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High Court ruling in Avery Homes equal pay claim allows case to move forward

The High Court has made a ruling in the equal pay claim for over 75 female care home workers against Avery Healthcare.

High Court

7 June 2019

The court ruling determines what work the female claimants working at the care homes will be allowed to rely on when their job roles are compared to maintenance operatives to determine whether they are of equal value.

In their equal pay claims, the claimants – who are predominantly care workers - contend that their work is of equal value to that of the male maintenance operatives working for Avery Healthcare, who are paid at higher hourly rates than them. The maintenance operatives carry out tasks such as plumbing, electricals and general maintenance at the care homes. The claims, some of which go back up to 6 years, could see the claimants recover thousands of pounds in back pay they have been denied.

The claimants, who are members of the GMB union and are represented by law firm Leigh Day, all work or have previously worked for various care homes that are either owned or were once owned by Avery Healthcare - one of the biggest providers of residential and nursing care for the elderly and have a total of 58 homes nationwide.

The hearing, which was heard before Mr Justice Lavender in February 2019 at the High Court, determined what work was carried out by both the claimants and their comparators. Both sides put forward job descriptions listing the tasks and responsibilities of each role. A number of the claimants gave evidence about their job roles at the hearing. Managers from Avery Healthcare also gave evidence about the work that the maintenance operatives are expected to carry out. 

Some of the issues determined in the claimants’ favour by the High Court include:
  • that when the care home was understaffed it increased the work pressure and it became part of the claimants’ role to deal with any increased pressures that arose as a result of any understaffing, which in turn led to competing demands and called for creativity in getting the essential tasks done to the required standard.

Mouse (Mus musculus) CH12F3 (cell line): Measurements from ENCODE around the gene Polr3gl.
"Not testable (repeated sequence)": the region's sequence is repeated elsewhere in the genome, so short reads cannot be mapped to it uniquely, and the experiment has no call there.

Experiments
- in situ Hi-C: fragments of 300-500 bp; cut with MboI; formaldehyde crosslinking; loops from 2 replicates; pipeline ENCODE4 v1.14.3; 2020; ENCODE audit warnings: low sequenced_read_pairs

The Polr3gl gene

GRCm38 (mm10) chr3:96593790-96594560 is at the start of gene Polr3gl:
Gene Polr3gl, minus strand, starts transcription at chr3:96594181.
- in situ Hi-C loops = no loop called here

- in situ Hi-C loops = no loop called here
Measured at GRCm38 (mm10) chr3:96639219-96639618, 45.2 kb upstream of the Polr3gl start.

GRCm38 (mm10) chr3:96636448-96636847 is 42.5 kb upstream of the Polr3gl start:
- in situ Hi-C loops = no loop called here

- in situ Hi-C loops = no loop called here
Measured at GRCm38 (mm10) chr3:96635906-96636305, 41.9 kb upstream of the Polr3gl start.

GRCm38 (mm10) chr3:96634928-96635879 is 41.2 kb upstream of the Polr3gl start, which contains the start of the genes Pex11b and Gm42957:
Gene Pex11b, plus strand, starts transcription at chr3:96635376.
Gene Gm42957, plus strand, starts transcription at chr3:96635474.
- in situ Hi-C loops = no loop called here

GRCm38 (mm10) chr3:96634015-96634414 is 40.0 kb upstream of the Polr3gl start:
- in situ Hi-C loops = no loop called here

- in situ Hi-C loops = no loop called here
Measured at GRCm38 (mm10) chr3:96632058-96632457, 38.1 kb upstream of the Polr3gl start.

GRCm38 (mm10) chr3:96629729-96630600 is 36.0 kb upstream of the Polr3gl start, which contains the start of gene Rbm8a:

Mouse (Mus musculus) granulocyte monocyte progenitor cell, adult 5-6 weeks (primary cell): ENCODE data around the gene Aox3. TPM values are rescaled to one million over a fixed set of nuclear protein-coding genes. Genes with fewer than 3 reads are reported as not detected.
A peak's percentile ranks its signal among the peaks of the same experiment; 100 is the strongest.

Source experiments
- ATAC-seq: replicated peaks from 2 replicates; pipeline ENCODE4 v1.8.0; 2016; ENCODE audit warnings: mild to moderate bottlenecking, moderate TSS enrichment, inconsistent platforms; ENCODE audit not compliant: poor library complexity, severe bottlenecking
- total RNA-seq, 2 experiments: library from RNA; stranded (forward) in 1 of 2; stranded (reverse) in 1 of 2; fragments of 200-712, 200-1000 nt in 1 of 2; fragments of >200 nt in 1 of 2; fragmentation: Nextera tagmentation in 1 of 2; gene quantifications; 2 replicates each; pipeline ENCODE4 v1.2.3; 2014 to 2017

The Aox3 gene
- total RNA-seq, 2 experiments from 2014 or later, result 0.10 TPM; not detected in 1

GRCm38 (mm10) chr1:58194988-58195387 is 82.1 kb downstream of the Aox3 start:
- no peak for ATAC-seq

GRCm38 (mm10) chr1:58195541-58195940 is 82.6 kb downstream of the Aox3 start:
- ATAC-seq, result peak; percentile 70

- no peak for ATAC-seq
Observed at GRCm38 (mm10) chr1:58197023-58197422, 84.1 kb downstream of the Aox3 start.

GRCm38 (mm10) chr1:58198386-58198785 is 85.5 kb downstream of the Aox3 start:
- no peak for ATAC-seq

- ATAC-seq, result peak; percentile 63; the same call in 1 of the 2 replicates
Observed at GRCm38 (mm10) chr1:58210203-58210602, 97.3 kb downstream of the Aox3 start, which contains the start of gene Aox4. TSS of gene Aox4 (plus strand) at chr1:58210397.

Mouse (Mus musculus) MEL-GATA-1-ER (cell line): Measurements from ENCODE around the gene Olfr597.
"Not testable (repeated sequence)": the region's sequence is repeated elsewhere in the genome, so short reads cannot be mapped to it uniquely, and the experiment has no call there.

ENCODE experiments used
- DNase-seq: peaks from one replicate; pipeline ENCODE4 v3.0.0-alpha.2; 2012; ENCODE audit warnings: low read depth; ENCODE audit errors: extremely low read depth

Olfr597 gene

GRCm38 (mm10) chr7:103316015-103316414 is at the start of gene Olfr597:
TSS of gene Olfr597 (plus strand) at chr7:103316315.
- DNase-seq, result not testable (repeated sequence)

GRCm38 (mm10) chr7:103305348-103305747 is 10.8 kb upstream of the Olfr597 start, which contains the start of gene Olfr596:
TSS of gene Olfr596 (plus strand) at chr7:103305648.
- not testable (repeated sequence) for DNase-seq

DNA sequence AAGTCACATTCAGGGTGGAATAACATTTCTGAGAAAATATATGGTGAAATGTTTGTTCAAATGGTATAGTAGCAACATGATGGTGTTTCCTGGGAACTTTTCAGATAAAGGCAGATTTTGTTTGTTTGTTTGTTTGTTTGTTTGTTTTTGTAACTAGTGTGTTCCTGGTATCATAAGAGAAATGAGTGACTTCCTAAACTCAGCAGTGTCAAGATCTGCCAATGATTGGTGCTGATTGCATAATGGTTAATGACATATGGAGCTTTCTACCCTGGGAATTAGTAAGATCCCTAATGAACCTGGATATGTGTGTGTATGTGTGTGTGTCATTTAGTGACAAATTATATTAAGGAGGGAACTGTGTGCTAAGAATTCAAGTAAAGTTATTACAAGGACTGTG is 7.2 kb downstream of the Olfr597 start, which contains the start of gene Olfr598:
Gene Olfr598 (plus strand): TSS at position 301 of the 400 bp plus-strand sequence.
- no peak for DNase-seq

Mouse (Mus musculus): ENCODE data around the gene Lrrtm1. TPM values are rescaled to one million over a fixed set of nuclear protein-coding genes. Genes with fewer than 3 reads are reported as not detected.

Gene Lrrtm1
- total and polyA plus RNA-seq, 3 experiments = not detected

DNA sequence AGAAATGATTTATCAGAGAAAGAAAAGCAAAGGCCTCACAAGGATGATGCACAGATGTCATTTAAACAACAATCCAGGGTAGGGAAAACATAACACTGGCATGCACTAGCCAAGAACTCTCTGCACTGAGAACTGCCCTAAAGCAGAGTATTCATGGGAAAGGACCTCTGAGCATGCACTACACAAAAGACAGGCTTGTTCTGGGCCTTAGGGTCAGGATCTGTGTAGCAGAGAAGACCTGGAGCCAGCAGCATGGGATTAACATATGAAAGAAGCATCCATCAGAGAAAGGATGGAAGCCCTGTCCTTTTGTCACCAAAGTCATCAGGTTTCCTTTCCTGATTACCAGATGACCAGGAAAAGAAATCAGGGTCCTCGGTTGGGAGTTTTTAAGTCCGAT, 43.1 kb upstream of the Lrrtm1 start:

• all of the claimant roles within the care home were exposed to risk of anti-social behaviour, mental and verbal abuse, physical threats and physical violence from residents with dementia and that the risk to carers was greatest when carers carried out personal care tasks in close proximity to residents who had dementia.
  • that Care Assistants were capable of using their own knowledge and experience when it came to dealing with conflicting priorities when deciding which tasks needed prioritising and that they were also capable of deciding in which order they should carry out care activities without having to rely all the time on the instructions of the senior carer who was in charge.

The judgment, together with detailed job descriptions for each of the lead claimants and the comparators, will now be sent to an independent expert appointed by the court. The expert’s report will then assist the court in reaching a final judgment in determining the question of equal value with a final hearing listed in 2020.

Equal pay claims have three stages (i) whether the roles are comparable, (ii) whether the roles are of equal value, (iii) whether they are any other material factors preventing them from being paid equally. In this case against Avery Healthcare both sides agreed that the roles were comparable.

Susan Harris, Legal Director at the GMB welcomed the majority of the findings in the judgment saying that:

“We are glad that the court has given some clarity regarding the tasks and responsibilities that our members carry out in their daily job roles. Our members carry out an invaluable service looking after vulnerable individuals and the Court’s judgment provides a glimpse into the demands of how challenging and demanding carrying out such work can be. It is only right that they are properly rewarded and not underpaid because of their gender.”

Michael Newman, a partner at Leigh Day representing the claimants added:

“Carers provide such a vital role in our society and given that it is a role predominantly done by women the potential for discrimination is huge. This judgment is an important step in deciding whether these jobs are of equal value, and we now look forward to the next stage in the case where an independent expert will score the jobs.”
 
Leigh Day is currently representing over 35,000 supermarket workers in equal pay claims against the top five supermarkets – Asda, Sainsbury’s, Tesco, Morrisons and The Co-Op. More information about these claims can be found at Leigh Day’s dedicated equal pay website EqualPayNow.co.uk

Information was correct at time of publishing. See terms and conditions for further details.

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